Antidote to the pandemic crisis: food banks

Create something out of almost nothing. This is what the alchemists of Borangile set out to do in 2018.

Borangile is located on a charred, or river island, in Bangladesh, where climate change has devastated the lives of farmers. In the throes of untimely floods and powerful cyclones, and fed up with broken promises of government assistance, a group of women here hatched a plan: set aside a handful of rice from every meal and save it for a day’s worth. rain. In a month, each woman could only collect one kilogram, or about two pounds. But ten women could accumulate twenty pounds, and forty could accumulate eighty. Over the months, math would be on their side, and soon they would have enough to avoid hunger in an emergency.

So, from a little rice and a lot of solidarity, the women built a food bank.

Physically, it consists of a hangar, a storage bin, a ledger and a scale. The women deposit the rice when they have the flush, and when it is necessary, they remove it. Borrowing food or money in desperate times is nothing new for these families; what is new is that now they pay no interest on loans. This bank is for the benefit of no one but theirs.

We know the people

Oxfam and our partners have lent a hand and helped spread the word to other communities. In the neighboring district of Gaibandha, for example, the SKS Foundation has helped launch 12 food banks. “We helped the women buy materials and open a bank account,” says coordinator Baharam Khan, “and we trained them in keeping accurate records. SKS is a development organization based in northern Bangladesh, with a focus on the most vulnerable and marginalized populations.

Oxfam has helped the group develop their skills and leadership as a humanitarian responder, so that communities facing an emergency like the pandemic can benefit from a local response.

Most SKS employees live near tank settlements, Khan said. When it comes to commitment, relationships, trust and local knowledge, it can make all the difference. As he says, “We know people and people also know SKS.” SKS and 12 other organizations, all part of a climate adaptation initiative known as REECALL, have helped communities develop 275 banks in areas where Oxfam works, with 30,000 people benefiting from the projects. The money we have earmarked for storage bins, scales, sheds and basic furniture doesn’t amount to much – 20,000 Bangladeshi taka (less than $ 250) for each community – but the return on this investment has been incalculable.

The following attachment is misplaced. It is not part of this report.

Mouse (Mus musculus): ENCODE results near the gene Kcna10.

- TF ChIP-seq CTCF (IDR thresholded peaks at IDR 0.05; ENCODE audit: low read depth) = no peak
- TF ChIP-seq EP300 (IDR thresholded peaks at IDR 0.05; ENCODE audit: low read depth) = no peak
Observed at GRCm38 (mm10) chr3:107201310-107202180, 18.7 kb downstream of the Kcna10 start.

The biggest initiative

“Every family in this village is poor,” says Mosammat Rabeya Begum, president of the Gaibandha village food bank in Katlamari. “Every year we work for six months, and the rest of the year we can’t get any work because of the floods and other disasters. At this time, we are facing acute food and nutrition crises. But now, she said, “With the rice saved, we don’t need to ask other people for help. “

“The food bank has helped us a lot,” says Layli Begum, who lives in the same village. “It’s better to borrow from the food bank than to borrow from other people because the food bank does not charge interest.

And, the women say, having their own food source alleviates poverty in other ways. “We used to take loans from our neighbors,” says Shapna Begum, who also lives in Gaibandha. “They teased us about our poverty. But thanks to the food bank, we no longer need to borrow. (Begum is an honorary name, not a surname, so does not indicate that these women are related.)

At the start of 2020, the food banks were operational, and not too soon: when the coronavirus pandemic struck, with Cyclone Amphan on its heels, day laborers lost their jobs due to the closures and the floods destroyed the crops on which the workers depended. people. to survive.

“We all depend on agriculture, but this untimely rain is destroying our crops,” says Mosammat Rupali Begum, a member of the food bank. “Our men are working outside the village and making money, but due to the pandemic they cannot go out now. This is why we cannot have good meals every day. But, she says, “whenever we run out of rice in the house, we borrow from the food bank.”

Sri Moti Kajoli Rani is a mother of four and a member of her village food bank. “When the floods come, life is difficult. There is no money, and no place to sleep or cook. Now we have a new danger: the corona. I am worried about how we are going to handle this difficult time. But deep inside I’m like, “I have some savings in the food bank. If there is nothing else I can do, at least I can get help from the food bank. We will never close the food bank.

“The food bank is the biggest initiative ever in this area,” says Rabeya. “I can’t wait to see him grow up. Even when we are no longer alive, I hope our children will receive help from the food bank. She adds: “We have dreams.

Across Bangladesh, Oxfam helped strengthen local partner organizations to help build a sustainable, locally-led humanitarian response system tailored to the needs and aspirations of the community. The SKS Foundation was one of 56 Bangladeshi organizations that participated in a three-year program known as ELNHA ( Strengthening of the local and national humanitarian project) focused on building skills and leadership. Today, many participating organizations are able to raise funds and design and launch effective responses to emergencies. The coronavirus pandemic, which is hampering the flow of international aid, has helped to draw attention to the importance of local humanitarian leadership.

About Jerry Richter

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